Seek a Mentor to Help You Grow
- Whitney Hopler Live It Editor
- 2001 7 Oct
Imagine how helpful it would be to have a mentor - a friend committed to guiding, serving and encouraging you as you grow spiritually. You can enjoy the benefits of a mentoring relationship if you prepare yourself for it and seek the right mentor.
Here are some of the ways you can prepare yourself to be mentored:
- Consider what aspects of a mentoring relationship you would most value. Would you like someone to help with your practical needs and connect you to resources? Would you like a mentor to encourage and affirm you? Do you want someone to teach you or study with you? Are you looking for someone to listen to you and provide counsel? Would you appreciate guidance from a mentor who has strong leadership skills?
- Consider the qualities that someone being mentored should have - an eagerness to learn, a gentle spirit, persistence, courage to be open and honest about himself or herself, humility and a respect for the life experience and spiritual maturity of a mentor. Ask God to cultivate those qualities in you.
- Take an inventory of your strengths and weaknesses spiritually, mentally, and physically. Accept Jesus' unconditional love for you and realize the importance of relying on His grace and the help of others who love Him so you can grow throughout your life.
- Think about which character traits you would most like to strengthen, and review the history of crises you've experienced in your life to consider how each affected you as a person. Determine whether you would like a mentor to help you with healing before you can focus on growth. Consider how a potential mentor can model godly character qualities you may not have seen modeled growing up.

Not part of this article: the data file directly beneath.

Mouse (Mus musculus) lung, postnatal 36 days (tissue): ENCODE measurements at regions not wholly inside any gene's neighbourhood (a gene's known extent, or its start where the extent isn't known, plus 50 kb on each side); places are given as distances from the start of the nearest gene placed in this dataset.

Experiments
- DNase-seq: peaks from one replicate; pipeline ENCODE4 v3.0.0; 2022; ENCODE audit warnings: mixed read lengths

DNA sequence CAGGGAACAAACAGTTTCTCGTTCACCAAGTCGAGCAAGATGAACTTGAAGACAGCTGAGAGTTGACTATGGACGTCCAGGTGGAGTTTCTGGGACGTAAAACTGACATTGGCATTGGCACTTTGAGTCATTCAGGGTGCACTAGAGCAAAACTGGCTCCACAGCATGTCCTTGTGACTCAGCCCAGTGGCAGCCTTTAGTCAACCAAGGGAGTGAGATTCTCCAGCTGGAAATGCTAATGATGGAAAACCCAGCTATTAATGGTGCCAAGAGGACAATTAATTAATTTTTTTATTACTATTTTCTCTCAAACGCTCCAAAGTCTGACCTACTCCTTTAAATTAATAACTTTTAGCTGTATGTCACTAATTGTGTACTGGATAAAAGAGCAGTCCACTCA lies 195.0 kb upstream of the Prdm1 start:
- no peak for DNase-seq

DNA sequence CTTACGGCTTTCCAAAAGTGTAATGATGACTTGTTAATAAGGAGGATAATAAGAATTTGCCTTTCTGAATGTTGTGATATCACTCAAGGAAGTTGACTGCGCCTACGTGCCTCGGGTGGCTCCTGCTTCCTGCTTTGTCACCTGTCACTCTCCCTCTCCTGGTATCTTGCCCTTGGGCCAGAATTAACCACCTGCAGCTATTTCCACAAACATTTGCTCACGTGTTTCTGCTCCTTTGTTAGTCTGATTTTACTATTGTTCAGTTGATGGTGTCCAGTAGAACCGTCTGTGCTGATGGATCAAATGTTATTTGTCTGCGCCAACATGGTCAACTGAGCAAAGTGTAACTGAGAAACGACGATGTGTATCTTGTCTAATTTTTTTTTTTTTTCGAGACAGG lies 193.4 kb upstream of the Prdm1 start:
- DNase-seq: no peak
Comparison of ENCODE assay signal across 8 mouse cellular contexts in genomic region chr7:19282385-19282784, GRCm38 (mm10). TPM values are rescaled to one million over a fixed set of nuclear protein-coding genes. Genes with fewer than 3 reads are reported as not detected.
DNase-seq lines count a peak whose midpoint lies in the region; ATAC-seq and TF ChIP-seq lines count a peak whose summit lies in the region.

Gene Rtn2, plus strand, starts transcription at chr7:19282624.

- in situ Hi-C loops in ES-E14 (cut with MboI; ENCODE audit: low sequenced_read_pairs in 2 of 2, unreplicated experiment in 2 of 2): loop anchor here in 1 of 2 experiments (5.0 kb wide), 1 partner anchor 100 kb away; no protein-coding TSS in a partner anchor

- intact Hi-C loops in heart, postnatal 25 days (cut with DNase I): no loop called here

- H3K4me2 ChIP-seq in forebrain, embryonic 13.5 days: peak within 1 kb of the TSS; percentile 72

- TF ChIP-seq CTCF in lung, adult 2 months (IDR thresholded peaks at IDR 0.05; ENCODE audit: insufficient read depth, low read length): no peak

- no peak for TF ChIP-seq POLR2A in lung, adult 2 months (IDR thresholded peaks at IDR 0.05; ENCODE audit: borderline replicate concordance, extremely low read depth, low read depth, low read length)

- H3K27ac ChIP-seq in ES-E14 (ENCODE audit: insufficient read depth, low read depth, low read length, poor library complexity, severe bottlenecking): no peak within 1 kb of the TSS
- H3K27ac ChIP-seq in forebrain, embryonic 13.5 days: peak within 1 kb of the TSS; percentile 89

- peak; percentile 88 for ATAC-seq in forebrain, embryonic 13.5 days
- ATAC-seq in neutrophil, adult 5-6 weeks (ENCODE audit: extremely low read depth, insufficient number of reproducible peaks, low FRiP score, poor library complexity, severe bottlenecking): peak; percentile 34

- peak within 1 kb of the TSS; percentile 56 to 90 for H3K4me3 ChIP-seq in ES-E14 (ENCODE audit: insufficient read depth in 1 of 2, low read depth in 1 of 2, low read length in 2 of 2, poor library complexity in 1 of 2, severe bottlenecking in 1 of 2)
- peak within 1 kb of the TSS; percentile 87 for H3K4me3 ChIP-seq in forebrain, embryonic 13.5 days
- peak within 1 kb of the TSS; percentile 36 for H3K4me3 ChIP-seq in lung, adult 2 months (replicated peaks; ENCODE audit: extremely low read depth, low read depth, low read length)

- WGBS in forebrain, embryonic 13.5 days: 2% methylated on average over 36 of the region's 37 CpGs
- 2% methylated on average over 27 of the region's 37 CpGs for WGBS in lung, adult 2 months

- Think about your relationships with family members, friends, and others. Consider how a mentor could help you interact with them better to build stronger relationships.
- Realize that your perspective on life will be different from your mentor's perspective if he or she is a member of a different generation. Although your mentor doesn't need to be older than you - just more spiritually mature - he or she may be approaching life differently from you due to age. If that turns out to be the case, commit to taking the time to understand his or her perspective and respect his or her life experience.
- Understand the qualities that a potential mentor should have - such as a strong commitment to Jesus, compassion for others and a sensitivity to God's voice. Realize that a mentor who would serve you best probably isn't currently close to you, like a parent, so he or she can be objective when helping you grow.
- Evaluate your expectations of a mentor. Think about how important each expectation is to you, then consider whether your expectations are realistic or unrealistic. Understand that you will need to be flexible in a mentoring relationship, and that your mentor will enter the relationship with expectations as well. Ask God what He wants your mentoring relationship to look like, and what purposes He would like it to fulfill.
- Look around for people you respect and think and pray about whether you should ask one of them to be your mentor. Ask friends to suggest people if you'd like.
- Think about what specific ways you'd like your mentor to help you grow, and how much time you're willing to make for the relationship.
- After you find a mentor, begin the relationship by signing a covenant that describes the details of the relationship upon which you mutually agree, and sets a date to reevaluate the relationship to make sure it's working.
- Commit to respect each other's privacy and boundaries, hold each other accountable, and speak truthfully and lovingly to each other.
Adapted from Seeking Wisdom: Preparing Yourself to be Mentored by Edna Ellison and Tricia Scribner, copyright 2001 by New Hope Publishers, Birmingham, Ala., www.newhopepubl.com., 1-800-968-7301.
Edna Ellison and Tricia Scribner write from the experience of their own mentoring relationship. Edna is ministry consultant for Woman's Missionary Union, the largest Protestant missions organization in the world. Tricia has served as the coordinator for the women's mentoring ministry in her church and has served in volunteer missions in the United States and abroad.
What are some of the ways a mentor has helped you, and why would you recommend a mentor to others? Visit Live It's forum to respond, or read what others have to say. Just click on the link below.